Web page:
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Shoulder Instability

Physiotherapy can improve problems arising from instability by training the muscles in the shoulder to control the joint correctly. Anti-inflammatories and painkillers can be used to tackle pain from instability.

Chronic instability can be treated with a number of surgical procedures. Arthroscopic Stabilisation is a procedure in which the over stretched or torn labrum and capsule are repaired. Stabilisation can be performed arthroscopically or as an open procedure although arthroscopy is less invasive.

The aim of this surgery is to stabilise the ball of the humerus in the shallow glenoid socket without compromising the range of motion in the joint. Shoulder instability is a challenging problem to treat surgically. Surgery may fail if all contributing factors to instability have not been identified and addressed.

The argument of early versus late shoulder stabilisation procedures remain unresolved. These are best decided by the patient, once informed of all the pros and cons.

Open stabilisation remains the gold standard, but arthroscopic stabilisation is closely catching up, with very good long term results. Instability is investigated with MR arthrogram. This gives information on the Bankart lesion, the Hill Sachs lesion and rarely a HAGL lesion.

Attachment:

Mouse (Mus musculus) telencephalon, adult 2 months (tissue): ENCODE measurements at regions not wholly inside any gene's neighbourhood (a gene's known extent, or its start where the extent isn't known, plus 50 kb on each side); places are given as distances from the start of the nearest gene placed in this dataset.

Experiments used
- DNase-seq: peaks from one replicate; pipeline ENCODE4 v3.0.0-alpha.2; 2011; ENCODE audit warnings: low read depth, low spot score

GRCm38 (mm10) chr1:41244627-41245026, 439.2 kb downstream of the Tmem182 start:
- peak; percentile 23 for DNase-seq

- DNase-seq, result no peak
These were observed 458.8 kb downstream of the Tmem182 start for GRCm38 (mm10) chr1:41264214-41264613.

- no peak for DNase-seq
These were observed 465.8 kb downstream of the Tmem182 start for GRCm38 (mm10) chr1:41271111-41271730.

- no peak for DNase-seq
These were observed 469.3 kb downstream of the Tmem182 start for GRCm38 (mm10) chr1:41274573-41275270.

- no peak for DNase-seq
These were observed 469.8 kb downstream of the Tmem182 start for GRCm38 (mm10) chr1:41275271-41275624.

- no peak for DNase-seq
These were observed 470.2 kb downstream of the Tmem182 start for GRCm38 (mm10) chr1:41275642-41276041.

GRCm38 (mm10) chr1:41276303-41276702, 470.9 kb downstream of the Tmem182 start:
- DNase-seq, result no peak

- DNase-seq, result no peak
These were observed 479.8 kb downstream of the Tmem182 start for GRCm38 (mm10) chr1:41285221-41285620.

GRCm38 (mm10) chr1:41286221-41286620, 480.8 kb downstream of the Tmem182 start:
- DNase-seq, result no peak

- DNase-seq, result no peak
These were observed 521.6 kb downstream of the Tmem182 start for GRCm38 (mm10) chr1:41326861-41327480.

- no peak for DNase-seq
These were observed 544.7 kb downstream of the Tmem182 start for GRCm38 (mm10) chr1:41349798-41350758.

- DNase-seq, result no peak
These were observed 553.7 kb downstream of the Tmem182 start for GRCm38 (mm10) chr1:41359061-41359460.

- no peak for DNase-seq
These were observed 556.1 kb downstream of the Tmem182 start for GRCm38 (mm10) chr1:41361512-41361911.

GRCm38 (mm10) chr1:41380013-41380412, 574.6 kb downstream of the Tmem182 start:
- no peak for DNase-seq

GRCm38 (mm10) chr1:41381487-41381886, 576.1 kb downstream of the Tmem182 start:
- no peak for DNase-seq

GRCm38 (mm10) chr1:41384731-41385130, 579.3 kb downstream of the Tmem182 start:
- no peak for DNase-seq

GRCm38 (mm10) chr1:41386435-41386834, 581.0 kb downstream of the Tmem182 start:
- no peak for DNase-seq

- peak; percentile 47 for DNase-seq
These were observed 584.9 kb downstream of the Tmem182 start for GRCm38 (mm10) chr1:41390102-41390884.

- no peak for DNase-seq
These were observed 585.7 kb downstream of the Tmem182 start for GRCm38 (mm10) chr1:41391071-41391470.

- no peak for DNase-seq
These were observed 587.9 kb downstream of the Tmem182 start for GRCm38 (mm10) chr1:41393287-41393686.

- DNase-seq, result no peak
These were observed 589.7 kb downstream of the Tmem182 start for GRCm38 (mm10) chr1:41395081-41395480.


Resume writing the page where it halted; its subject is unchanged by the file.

Arthroscopic stabilisation involves Barkart repair and capsular shift. The labrum needs to be mobilised initially. The anterior glenoid is prepaired. 2 or 3 anchors are required. Again various techniques are described and several instruments have been specially designed for this particular purpose.

In cases of capacious capsule, capsular shrinkage or plication can be carried out.

After shoulder stabilisation, a sling will be required for a couple of weeks and some simple exercises will help with rehabilitation. Physiotherapy will help with regaining motion and strengthening the muscles. Often, the shoulder will have recovered enough to return to everyday activities within 6 weeks.

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